Another way to show respect is by building on common beliefs. Almost all religions promote peace and good will towards your fellow beings. This is a common desire across all peoples of the world. Many of the religious tenets of different faiths intersect and fall under similar categories. Common beliefs are linkages that enable people of two differing faiths to come to an agreement on the same principle. Building and uniting under the same common principles encourages understanding and fellowship.


Know Your Rights


There are several laws that defend religious freedom in the Philippines. Though these laws state clearly what freedoms one has to practice one’s faith, they also indicate limitations to these freedoms.


There is also a difference between having the freedom to believe and the freedom to act on one’s belief.


The freedom to believe is one’s right and privilege to believe (or disbelieve) as they please. The freedom to believe is absolute as long as it is within one’s thoughts.


The freedom to act on one’s beliefs is the right and privilege of an individual to manifest his or her beliefs through external acts or omissions provided that they do not interfere with public safety, health, peace or another compelling interest of society. If a religious freedom is violated, the State must prevent, punish and remedy the violations of this right.


Complaints concerning the violation of rights of freedom of religion and worship may be reported to The Commision on Human Rights (CHR) or the Presidential Task Force on Interreligious and Intercultural Concerns, the government agencies that monitor issues relating to religious freedom.


Practicing Religious Freedom in the Community


The Philippine Constitution allows all Filipinos to have and practice their own religions or not, as well as to change them. It also allows one the right to share their beliefs individually or in association with other individuals as well.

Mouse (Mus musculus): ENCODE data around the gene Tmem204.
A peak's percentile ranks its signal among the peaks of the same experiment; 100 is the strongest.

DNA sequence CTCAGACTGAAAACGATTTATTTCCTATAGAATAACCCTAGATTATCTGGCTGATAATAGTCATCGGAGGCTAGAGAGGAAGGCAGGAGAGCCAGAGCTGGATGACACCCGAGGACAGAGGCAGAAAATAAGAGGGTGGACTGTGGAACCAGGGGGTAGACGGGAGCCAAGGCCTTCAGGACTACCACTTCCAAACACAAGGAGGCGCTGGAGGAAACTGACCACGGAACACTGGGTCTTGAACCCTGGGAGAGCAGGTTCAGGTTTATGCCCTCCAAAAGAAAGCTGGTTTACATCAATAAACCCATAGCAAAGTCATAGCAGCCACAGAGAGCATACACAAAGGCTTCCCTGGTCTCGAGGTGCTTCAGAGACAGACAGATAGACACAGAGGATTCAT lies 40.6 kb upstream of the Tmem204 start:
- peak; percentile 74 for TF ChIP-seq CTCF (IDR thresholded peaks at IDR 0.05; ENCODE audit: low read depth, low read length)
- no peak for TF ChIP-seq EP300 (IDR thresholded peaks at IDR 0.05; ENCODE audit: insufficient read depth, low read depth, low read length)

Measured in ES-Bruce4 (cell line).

In the workplace, the Labor Code requires an employer to respect an employee’s preference as to rest days as required by the law. One is also allowed to wear religious clothing to work or refuse to wear certain clothing as a uniform unless required by law for reasons of public safety, order or welfare.


In public schools, religious classes are allowed and are, however, separate from Values education prescribed by the school curriculum. Students may not be expelled or sanctioned for refusing to salute the flag, sing the national anthem and reciting the patriotic pledge or attend and participate in any school activities if their faith tells them not to do so.


Members of the clergy of any religious order are exempt from military service unless they volunteer to do so.


Philippine law does not exempt individuals on the basis of religion from exemption in taking oaths in legal proceedings.

Religious leaders also reserve the right to protect statements made to them in confidence by members of their congregation unless the person making the confession consents to it

Style Guide Note:When reporting about The Church of Jesus Christ of Latter-day Saints, please use the complete name of the Church in the first reference. For more information on the use of the name of the Church, go to our online Style Guide.